White elephant country house in Wiltshire belonging to Robbie Williams back on the market for knockdown price after he describes it as “creepy.”
If you could cope with having the unctuous so-called ‘comedian’ Michael McIntyre as a near neighbour and fancy moving into a bargain mansion – with several catches – currently owned by the popstar Robbie Williams, you might have found your dream residence in the £6.75 million Compton Bassett House, near Calne in Wiltshire.
Described in May 2010 as an example of “how to lose money on a country house” by Matthew Beckett in his blog The Country Seat, the problem with Compton Bassett House is that it is situated in a village which ‘boasts’ not only a somewhat stinky recycling facility, but also a site where a 60-acre quarry could be built just two fields away.
Featured in The Steeple Times when he and his wife, Ayda, tried to sell it in June 2013 for the vastly knocked-down price of £5.5 million – the singer had paid £8.1 million for it in December 2008 prior to his marriage in August 2010 – the vast 19,913 square foot main house was originally constructed as a coach house to the adjoining then mansion – which was at the time called Compton Bassett House.
Converted to a residence in 1935 after the main house to which it was attached was demolished in 1929, the current “remarkable period house, recently to restored to an exemplary standard” – according to the rather over-enthusiatic selling agents Knight Frank – consists of 4 reception rooms, 3-bedroom suites and 4 additional bedrooms. There are also two staff flats and a cottage whilst “leisure facilities” number a 73-foot swimming pool, hot tub, tennis court and grass football pitch.
Standing in 71.55 acres of gardens, grounds, paddocks and woodland, the property also has a helicopter hangar, garaging and a workshop, yet of this supposed rural idyll in February this year, the Take That Star told a podcast:
“It gives me the creeps. Teddy [his son] told me, ‘That room scares me. I don’t like that house.’”
“I said, ‘It scares me too. You don’t have to sleep there anymore.’ If there is great grief or great pain or tragedy, I think it can soak into the walls and leave an essence there that remains for a very, very long time.”
“[It] has been the perfect escape for our family. The gardens and trees have enchanted us with their magic, and on rainy days – of which there are many in England – we have played and splashed around the indoor pool, much to our delight.”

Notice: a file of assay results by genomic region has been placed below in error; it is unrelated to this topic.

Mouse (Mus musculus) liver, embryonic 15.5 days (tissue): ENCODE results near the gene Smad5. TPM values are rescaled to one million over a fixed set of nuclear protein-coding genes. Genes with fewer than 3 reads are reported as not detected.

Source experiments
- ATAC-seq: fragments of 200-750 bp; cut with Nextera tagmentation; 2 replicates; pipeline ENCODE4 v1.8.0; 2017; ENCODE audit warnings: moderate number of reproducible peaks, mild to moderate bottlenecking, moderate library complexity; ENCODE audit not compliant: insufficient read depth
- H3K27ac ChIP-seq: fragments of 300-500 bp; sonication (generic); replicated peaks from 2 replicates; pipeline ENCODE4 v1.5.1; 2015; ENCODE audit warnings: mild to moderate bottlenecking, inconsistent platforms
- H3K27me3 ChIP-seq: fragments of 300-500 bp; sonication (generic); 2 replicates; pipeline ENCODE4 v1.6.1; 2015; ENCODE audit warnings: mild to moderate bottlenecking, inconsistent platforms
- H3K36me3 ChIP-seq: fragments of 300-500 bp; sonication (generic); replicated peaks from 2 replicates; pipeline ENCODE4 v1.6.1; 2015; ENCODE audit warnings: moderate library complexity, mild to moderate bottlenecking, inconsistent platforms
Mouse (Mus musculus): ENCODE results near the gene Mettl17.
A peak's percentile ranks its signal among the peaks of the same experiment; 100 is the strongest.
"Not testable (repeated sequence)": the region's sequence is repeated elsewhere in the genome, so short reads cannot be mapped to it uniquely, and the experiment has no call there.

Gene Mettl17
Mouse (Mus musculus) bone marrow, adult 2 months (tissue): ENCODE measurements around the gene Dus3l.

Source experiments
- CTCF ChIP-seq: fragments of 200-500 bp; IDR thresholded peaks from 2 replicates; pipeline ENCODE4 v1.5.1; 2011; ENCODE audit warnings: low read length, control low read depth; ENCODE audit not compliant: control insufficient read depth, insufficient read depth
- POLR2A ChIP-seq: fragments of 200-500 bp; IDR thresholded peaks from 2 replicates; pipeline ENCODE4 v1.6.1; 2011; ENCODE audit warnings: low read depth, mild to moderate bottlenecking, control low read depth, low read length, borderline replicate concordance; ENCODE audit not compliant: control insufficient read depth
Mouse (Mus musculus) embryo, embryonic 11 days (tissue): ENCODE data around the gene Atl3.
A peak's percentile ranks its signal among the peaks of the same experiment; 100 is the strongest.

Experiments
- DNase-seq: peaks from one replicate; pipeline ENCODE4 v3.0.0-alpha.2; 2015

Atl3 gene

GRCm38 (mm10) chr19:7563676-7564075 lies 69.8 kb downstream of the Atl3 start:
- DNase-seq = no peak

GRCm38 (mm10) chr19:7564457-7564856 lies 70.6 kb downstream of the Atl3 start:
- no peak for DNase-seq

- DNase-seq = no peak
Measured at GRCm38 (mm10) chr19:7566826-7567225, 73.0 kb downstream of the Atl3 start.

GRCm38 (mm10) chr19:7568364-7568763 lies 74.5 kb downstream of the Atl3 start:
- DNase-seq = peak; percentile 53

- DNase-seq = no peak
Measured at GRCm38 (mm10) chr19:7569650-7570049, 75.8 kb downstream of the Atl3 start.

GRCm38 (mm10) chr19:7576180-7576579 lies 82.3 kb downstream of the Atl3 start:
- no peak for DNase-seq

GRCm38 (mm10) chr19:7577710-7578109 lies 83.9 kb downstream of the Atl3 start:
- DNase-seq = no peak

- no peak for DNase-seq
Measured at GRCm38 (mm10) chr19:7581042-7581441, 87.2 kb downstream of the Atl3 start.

Talking to Country Life, the couple themselves enthused: “It is most definitely a family friendly house that deserves to have much more laughter and joy within its beautiful walls. We hope the incoming purchaser will enjoy just as much as we have.”
Going further of the supposedly “creepy” crib, the unnamed agent concluded:
“Although our clients are sad to be leaving, they’re certain that the next owners will love it as much as they have. The house has the benefit of being on the edge of the village but also has beautiful gardens, and grounds surrounding it providing complete privacy and protection.”
Mr and Mrs Williams are said to be selling, on this particular occasion, after having “never really felt at home there,” the Mirror reported in February. At the time, a source told the paper:
“They’re both really excited to have found exactly the lifestyle they were looking for in Switzerland. They’ve been there for less than a year but the children are settled in schools and they all love the calm, family vibe they’ve got going on there.”
September 2021 – For sale for £6.75 million ($9.23 million, €7.87 million or درهم33.89 million) through Knight Frank, a sum 17% lower than was paid for it in December 2008.
June 2013 – For sale for significantly reduced price of £5.5 million ($7.5 million, €6.4 million or درهم27.6 million), a sum 32% lower than was paid for it in December 2008.
May 2010 – Placed on the market by Robbie Williams for £7.1 million ($9.7 million, €8.3 million or درهم35.6 million), a sum 12% lower than was paid for it in December 2008.
December 2008 – Sold to Robbie Williams for £8.1 million ($11 million, €9.4 million or درهم40.6 million). Of it, at the time, he remarked: “It’s lovely down there and the people have been great with us.”
2007 – Put on the market by Mr and Cripps for £8.5 million ($11.6 million, €9.9 million or درهم42.7 million). At the time, Paul Cripps told The Times that he’d decided to sell because he and his wife were “fed up of having to get into the car for a paper or a pint of milk.”
2001 – Sold to a couple named Paul and Selene Cripps, who are said to have spent £3 million ($4.1 million, €3.5 million or درهم15 million) changing the interior.
1992 – Sold to a Mr John Pringle by Lord Foster of Thames Bank, as he later became in 1999.
Early 1990s – Extensively altered by the architect Sir Norman Foster.
1935 – Converted from stables into a home by Captain Sir Guy Benson after the original Compton Bassett House was demolished in 1929.